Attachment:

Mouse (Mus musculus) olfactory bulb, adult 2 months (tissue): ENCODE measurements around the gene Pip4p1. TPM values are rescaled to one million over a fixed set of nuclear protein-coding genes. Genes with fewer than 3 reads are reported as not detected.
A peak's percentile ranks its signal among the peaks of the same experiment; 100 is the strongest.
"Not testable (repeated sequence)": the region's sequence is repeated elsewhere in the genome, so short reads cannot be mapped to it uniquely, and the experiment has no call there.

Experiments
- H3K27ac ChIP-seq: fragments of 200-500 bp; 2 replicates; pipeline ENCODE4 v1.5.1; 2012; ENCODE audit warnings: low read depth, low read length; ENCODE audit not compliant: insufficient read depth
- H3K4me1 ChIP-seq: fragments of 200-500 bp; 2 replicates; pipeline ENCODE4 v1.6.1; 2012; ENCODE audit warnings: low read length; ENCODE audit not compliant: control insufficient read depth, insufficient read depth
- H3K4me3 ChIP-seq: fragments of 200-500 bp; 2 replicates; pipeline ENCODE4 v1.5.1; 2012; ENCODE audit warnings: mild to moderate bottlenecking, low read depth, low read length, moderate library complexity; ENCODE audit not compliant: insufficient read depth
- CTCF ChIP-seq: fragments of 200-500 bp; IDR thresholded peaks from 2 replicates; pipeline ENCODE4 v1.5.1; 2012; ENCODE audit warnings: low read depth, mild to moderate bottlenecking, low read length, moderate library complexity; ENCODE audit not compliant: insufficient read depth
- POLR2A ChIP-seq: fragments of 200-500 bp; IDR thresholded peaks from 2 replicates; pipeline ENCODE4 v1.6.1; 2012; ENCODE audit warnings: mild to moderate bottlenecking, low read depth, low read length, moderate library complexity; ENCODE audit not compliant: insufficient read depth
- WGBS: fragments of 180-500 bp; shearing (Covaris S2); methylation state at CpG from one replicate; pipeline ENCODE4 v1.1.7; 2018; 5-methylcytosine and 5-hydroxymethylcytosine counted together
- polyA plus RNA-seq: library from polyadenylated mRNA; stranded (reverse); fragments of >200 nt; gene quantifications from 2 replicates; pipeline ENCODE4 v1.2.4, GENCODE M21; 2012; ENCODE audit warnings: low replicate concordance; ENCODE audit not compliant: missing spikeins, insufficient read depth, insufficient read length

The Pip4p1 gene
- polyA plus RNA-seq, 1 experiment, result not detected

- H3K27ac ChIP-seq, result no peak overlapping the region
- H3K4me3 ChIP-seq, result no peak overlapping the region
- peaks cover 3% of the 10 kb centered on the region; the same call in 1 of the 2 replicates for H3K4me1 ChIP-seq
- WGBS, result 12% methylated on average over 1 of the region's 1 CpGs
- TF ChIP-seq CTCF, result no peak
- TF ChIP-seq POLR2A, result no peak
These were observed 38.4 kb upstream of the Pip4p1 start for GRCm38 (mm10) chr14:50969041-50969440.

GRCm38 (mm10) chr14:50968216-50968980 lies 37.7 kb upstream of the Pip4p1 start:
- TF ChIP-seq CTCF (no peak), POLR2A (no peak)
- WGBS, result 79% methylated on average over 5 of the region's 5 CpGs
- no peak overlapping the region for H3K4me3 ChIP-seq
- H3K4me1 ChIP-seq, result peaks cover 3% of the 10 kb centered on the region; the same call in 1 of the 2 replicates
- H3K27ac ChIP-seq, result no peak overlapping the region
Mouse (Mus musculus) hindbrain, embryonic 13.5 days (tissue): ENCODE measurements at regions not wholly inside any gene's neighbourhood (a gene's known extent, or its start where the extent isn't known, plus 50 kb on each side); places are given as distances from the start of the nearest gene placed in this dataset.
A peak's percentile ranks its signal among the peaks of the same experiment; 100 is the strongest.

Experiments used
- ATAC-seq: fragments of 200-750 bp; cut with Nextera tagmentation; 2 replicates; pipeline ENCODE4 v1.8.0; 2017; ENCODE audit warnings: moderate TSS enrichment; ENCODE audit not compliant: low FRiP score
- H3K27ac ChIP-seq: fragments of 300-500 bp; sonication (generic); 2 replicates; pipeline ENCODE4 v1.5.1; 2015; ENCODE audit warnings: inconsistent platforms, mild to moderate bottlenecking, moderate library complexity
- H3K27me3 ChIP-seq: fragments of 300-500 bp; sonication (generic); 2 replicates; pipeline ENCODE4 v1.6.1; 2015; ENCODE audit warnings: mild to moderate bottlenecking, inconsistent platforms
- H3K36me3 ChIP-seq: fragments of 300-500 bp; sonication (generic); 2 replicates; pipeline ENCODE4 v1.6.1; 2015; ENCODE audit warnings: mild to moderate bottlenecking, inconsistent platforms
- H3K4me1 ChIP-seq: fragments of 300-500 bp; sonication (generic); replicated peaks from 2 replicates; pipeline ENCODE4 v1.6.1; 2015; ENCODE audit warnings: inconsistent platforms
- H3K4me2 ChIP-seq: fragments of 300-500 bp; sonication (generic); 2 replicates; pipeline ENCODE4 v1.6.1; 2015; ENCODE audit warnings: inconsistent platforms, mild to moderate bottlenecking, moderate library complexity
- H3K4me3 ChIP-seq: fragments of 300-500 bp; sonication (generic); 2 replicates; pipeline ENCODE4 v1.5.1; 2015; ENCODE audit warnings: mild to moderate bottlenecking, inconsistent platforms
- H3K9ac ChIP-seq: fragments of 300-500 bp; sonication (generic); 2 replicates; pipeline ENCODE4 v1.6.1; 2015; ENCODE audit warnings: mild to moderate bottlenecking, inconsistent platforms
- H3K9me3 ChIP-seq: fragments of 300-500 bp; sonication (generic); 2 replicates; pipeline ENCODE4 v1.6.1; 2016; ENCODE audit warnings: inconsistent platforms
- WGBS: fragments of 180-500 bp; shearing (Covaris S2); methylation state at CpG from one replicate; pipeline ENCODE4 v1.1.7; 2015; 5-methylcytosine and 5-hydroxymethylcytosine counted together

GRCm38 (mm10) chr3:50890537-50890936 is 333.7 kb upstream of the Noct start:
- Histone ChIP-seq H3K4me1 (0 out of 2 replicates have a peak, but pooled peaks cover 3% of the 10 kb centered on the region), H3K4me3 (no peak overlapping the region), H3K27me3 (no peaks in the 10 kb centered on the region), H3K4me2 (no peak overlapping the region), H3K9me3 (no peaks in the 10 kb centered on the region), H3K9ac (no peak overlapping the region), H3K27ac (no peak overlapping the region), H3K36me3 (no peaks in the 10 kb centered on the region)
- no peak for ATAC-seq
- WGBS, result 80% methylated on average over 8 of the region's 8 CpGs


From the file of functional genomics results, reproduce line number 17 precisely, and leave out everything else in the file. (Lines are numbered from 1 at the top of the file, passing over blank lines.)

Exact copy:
- WGBS, result 12% methylated on average over 1 of the region's 1 CpGs